However, in the current study, children performed significantly above chance in both conditions at the time of initial testing. This was perhaps due to the relatively fun atmosphere, the opportunity to interact with three-dimensional objects (as opposed to pictures), and the insertion of a substantial break (including a drink and snack) between training and testing. Regardless, the strong level of initial performance observed here, rules out fatigue as a viable explanation for the current findings. Booth alternatively suggested that the delayed effect of causal information on learning might derive from its influence on the consolidation of semantic memories over time. Although specifying the precise mechanisms underlying this mode of influence will require further investigation, existing research already suggests some possibilities. For example, evidence suggests that consolidation during sleep is integral to vocabulary learning in children (Henderson et al., 2012), and that retention of abstract relational information, perhaps like that embodied in causal properties, reaps particular benefit from sleep and even brief naps (e.g., Stickgold and Walker, 2004; Wagner et al., 2004; Gomez et al., 2006).

Importantly, evidence for an influence of causal information on long-term consolidation does not negate the possibility that it also influences initial encoding of words and their meanings. For example, given research and theory suggesting the dominance of shape in helping young children identify the boundaries of novel categories (e.g., Landau et al., 1988; Graham et al., 1999; Ware and Booth, 2010), one possibility is that demonstrating causal powers of objects implicitly highlights the shapes that constrain those demonstrations (e.g., the circular opening on a fooze into which bananas must be inserted to be sliced). In the current design, however, we undermined this potential advantage by explicitly describing the global shape and/or part structure of target objects in the Non-Causal condition.

Recent evidence also suggests that children are particularly motivated to learn about the causal properties of animals and artifacts (Kemler Nelson et al., 2004; Greif et al., 2006; Alvarez and Booth, 2014), and thus might pay more attention to this type of information in learning tasks. Indeed, children require fewer training trials to encode causal descriptions of novel items, as well as labels for those items, than they require for non-causal descriptions and associated labels (Booth, 2015). Thus, demonstrating the causal powers of labeled objects might facilitate learning by heightening children’s attention during training. Attention levels and apparent interest in the group-play tasks was high across participating children. Indeed, almost every child was highly attentive and fully participatory throughout the play period, and those who were not, were similarly distributed across conditions. One child in each condition was too shy to join the activity and merely observed with their parent from the side. Another two children in the Causal condition, and one in the Non-Causal condition, observed the beginning of the session, but then actively joined the group. It may be that the influence of causal information on attention and initial encoding will only be evident when tasks are less compelling in and of themselves.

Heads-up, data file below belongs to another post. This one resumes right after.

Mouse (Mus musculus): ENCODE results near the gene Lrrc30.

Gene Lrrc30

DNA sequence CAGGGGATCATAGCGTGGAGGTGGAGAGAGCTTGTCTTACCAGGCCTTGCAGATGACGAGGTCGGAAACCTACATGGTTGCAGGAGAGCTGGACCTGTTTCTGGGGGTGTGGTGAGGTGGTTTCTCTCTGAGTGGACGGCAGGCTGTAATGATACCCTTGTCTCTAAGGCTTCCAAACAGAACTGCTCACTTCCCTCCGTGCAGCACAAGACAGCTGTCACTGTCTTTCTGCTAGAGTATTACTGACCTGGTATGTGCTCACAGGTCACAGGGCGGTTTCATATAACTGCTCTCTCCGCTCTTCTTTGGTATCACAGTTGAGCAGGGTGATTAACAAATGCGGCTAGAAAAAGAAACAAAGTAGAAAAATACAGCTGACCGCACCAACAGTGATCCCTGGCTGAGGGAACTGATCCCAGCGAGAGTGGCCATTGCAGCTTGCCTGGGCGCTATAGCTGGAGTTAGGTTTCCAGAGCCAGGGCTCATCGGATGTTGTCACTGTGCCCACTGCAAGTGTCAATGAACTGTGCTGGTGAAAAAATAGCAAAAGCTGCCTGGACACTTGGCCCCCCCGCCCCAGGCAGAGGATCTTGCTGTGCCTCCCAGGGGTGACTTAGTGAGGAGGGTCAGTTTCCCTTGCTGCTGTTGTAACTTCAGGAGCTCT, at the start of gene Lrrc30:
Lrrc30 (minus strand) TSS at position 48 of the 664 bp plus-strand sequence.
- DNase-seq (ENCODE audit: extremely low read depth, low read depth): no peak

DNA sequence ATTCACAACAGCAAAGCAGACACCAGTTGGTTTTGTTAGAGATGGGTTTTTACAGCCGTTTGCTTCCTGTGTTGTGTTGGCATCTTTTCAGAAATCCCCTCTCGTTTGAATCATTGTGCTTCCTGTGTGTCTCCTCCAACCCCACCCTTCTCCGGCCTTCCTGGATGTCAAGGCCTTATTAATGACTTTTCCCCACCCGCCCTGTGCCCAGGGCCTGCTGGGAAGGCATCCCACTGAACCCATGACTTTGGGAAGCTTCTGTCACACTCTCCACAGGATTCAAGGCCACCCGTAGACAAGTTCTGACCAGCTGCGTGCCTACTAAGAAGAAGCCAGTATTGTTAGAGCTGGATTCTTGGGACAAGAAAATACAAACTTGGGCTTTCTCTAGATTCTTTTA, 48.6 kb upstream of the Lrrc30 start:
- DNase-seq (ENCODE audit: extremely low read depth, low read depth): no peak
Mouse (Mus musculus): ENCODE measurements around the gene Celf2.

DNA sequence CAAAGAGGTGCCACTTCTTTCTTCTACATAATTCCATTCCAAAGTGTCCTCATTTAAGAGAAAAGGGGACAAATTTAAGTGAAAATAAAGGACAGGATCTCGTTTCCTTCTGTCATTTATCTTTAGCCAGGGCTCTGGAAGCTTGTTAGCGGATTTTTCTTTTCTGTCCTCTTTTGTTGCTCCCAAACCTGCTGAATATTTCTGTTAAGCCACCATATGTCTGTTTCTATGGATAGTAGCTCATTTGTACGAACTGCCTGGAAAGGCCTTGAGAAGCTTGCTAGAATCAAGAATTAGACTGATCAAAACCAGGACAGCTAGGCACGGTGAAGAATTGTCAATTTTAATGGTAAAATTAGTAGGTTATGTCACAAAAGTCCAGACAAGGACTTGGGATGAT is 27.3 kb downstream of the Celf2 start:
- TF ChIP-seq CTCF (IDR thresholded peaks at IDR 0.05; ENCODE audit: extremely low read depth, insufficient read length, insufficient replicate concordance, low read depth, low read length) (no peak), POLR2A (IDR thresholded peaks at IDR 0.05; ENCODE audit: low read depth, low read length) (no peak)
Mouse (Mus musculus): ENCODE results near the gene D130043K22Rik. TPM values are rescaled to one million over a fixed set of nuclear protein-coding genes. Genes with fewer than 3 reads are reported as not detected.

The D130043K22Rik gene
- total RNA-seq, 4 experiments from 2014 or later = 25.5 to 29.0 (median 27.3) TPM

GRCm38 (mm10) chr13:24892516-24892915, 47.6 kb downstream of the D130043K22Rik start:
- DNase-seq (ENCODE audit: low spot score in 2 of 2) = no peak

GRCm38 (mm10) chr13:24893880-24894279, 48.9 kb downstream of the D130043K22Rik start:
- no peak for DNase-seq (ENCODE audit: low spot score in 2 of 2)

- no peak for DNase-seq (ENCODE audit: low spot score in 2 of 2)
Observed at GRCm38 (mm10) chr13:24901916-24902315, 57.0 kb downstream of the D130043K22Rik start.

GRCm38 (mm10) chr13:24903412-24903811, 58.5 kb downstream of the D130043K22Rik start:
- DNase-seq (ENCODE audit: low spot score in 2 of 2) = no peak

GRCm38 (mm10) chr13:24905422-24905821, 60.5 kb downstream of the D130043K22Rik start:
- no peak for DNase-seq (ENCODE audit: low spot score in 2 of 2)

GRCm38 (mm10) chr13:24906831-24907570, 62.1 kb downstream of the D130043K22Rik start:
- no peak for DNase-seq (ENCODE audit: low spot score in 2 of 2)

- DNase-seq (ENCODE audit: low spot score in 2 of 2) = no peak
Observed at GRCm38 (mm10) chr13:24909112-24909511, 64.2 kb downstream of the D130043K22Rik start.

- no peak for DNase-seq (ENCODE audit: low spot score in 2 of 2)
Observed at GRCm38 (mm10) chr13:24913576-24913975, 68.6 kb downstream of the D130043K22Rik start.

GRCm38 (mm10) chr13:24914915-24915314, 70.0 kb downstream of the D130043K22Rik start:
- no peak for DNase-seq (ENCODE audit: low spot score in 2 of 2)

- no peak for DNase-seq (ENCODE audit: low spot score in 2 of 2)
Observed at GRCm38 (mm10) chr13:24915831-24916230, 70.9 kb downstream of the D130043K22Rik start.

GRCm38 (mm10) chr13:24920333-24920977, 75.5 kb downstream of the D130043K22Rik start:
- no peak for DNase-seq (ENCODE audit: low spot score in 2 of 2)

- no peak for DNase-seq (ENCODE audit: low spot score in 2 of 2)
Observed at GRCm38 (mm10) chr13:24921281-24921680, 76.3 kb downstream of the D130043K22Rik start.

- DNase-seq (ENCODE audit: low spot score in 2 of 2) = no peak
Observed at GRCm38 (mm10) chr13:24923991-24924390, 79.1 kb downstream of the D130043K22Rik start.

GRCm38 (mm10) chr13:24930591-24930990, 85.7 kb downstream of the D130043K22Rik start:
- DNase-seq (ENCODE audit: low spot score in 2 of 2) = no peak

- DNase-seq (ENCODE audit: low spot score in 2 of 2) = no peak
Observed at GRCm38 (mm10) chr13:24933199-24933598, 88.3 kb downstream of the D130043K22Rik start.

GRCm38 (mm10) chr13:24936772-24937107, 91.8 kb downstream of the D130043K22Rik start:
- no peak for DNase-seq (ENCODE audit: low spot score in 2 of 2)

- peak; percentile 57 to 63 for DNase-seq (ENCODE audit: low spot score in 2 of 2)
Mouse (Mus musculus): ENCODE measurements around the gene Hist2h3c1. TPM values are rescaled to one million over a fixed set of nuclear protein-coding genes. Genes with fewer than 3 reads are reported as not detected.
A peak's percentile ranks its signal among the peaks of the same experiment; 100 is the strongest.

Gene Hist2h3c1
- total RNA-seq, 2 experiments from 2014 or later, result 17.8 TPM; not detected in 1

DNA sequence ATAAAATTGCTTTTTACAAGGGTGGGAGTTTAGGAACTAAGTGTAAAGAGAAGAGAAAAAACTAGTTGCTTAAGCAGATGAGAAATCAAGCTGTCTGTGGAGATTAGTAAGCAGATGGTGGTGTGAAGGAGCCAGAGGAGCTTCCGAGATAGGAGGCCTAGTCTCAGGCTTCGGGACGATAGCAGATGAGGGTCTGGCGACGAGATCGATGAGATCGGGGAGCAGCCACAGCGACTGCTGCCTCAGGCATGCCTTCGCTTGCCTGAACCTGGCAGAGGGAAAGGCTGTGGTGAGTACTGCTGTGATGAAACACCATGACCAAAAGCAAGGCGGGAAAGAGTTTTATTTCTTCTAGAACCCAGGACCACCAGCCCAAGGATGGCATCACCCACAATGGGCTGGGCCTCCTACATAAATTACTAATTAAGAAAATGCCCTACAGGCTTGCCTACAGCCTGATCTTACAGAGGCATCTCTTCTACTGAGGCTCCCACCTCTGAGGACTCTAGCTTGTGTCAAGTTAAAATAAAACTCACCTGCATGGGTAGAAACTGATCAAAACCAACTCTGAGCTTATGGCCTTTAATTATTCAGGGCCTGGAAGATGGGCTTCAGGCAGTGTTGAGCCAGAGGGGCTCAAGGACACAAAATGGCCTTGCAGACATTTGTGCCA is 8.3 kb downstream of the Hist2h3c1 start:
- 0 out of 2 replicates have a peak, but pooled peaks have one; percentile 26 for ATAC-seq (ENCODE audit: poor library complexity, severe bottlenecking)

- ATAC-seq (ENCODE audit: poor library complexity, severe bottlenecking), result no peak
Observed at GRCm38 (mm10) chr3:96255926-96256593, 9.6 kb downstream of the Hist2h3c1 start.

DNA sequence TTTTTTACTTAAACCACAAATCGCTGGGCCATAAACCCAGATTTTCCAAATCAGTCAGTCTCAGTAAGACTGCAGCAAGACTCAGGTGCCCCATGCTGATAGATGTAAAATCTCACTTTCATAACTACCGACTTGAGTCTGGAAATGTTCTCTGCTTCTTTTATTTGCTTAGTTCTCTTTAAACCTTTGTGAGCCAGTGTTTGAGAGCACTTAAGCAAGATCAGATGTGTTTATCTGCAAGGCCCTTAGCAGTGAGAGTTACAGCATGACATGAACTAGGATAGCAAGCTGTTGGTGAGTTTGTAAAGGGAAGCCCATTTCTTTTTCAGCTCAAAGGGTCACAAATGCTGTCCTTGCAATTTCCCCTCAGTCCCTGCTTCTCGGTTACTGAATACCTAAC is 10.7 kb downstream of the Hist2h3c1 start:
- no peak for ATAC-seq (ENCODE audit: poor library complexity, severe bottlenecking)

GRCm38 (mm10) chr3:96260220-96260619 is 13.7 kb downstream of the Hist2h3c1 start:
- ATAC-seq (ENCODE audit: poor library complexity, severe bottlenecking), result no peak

Further, children manipulated the objects with high levels of enthusiasm in both conditions, as reflected in our coding attentiveness and engagement. While the mechanics of children’s object manipulation did differ across conditions, they were well matched in several key respects. Children manipulated the objects for equal amounts of time across conditions, and did so in a way that was both goal directed (building the fruit salad or decorating the castle) and constrained by the physical properties of the object. That is, each object was well suited for prepping one particular type of food for the fruit salad and for balancing on particular parts of the castle. What differed is the degree to which the manipulation revealed the causal powers of the object. Although differences in attention could not be detected in our coding of observable behavior, both of these mechanisms could have been active at a cognitive level.